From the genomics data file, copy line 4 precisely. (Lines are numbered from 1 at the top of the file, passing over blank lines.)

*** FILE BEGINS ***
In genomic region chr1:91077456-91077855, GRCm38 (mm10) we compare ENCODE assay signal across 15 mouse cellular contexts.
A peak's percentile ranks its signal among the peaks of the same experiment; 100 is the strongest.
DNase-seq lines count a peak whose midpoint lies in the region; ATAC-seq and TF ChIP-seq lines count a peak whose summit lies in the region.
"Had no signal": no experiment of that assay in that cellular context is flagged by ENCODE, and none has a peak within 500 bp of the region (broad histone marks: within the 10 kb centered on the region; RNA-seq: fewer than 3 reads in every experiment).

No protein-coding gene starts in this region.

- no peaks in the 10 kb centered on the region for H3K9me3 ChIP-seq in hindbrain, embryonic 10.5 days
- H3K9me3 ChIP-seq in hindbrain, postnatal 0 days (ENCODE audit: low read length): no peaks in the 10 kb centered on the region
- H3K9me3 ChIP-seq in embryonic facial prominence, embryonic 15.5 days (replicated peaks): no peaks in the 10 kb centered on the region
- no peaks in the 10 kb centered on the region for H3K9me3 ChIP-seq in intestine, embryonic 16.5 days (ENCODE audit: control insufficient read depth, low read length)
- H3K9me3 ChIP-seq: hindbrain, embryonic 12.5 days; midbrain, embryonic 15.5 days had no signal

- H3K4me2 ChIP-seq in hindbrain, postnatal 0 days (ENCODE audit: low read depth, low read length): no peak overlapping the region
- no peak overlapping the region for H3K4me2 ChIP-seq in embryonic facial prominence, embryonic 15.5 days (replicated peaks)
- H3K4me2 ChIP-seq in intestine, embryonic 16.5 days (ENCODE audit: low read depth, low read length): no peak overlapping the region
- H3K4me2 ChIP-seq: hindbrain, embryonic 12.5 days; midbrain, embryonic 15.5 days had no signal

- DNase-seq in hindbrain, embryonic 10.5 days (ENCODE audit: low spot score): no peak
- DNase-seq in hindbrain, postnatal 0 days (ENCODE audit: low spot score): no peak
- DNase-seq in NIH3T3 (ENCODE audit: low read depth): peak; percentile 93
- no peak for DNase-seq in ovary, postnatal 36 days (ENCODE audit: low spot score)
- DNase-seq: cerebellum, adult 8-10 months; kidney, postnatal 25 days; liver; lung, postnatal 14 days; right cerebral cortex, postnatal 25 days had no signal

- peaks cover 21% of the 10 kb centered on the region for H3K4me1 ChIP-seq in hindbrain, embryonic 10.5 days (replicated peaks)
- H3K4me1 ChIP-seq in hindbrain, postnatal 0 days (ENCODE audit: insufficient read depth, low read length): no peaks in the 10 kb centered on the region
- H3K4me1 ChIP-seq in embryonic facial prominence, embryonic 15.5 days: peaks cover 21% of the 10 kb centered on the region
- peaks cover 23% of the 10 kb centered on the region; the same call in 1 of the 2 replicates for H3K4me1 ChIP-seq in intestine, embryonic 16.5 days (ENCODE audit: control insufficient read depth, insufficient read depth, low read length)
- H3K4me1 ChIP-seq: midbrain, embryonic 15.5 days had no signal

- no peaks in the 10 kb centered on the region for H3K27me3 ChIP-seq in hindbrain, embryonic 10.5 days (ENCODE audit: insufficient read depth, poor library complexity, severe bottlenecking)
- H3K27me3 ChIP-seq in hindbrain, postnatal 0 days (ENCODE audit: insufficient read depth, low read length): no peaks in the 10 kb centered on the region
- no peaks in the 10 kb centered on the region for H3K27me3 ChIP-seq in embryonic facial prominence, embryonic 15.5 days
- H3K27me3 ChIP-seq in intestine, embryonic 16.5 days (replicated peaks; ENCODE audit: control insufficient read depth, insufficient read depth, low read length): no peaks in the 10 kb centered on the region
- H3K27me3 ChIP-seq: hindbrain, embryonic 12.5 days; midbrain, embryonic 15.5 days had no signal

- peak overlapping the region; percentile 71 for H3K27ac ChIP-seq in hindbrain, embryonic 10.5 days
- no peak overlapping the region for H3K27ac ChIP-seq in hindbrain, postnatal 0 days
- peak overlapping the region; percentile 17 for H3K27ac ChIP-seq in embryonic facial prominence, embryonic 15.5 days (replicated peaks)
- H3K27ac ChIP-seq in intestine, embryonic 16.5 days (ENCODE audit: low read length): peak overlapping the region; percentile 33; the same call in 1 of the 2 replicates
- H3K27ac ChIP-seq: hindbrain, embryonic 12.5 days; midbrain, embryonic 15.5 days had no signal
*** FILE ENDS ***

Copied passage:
"Had no signal": no experiment of that assay in that cellular context is flagged by ENCODE, and none has a peak within 500 bp of the region (broad histone marks: within the 10 kb centered on the region; RNA-seq: fewer than 3 reads in every experiment).